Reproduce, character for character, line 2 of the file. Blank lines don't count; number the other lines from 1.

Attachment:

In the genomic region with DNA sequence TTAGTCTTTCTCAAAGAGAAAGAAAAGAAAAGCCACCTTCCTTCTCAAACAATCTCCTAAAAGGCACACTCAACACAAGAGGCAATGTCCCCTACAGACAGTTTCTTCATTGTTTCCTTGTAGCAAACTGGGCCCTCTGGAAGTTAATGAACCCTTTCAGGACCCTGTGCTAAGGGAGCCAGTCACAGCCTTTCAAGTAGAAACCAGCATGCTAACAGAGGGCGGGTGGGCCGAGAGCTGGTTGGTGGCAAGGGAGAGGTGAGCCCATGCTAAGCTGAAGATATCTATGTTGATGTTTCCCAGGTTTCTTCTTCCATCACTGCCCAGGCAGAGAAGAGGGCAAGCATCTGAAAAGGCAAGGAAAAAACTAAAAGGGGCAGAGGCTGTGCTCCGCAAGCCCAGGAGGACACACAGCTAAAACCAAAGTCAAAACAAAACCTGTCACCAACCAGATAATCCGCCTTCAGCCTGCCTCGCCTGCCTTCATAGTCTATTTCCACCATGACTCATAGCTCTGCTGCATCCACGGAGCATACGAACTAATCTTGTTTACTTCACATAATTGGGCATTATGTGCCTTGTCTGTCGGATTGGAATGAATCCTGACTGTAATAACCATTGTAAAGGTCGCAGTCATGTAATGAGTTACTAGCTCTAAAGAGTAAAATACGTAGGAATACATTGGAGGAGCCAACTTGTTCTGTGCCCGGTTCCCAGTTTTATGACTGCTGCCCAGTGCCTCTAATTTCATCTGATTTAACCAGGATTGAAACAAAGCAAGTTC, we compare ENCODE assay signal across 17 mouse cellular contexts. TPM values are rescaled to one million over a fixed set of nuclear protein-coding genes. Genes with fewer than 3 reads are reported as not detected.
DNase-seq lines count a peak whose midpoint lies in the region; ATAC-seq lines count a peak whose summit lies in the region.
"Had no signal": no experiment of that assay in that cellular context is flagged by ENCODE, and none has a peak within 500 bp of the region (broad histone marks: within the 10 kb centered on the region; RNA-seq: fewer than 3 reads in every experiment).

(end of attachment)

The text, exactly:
DNase-seq lines count a peak whose midpoint lies in the region; ATAC-seq lines count a peak whose summit lies in the region.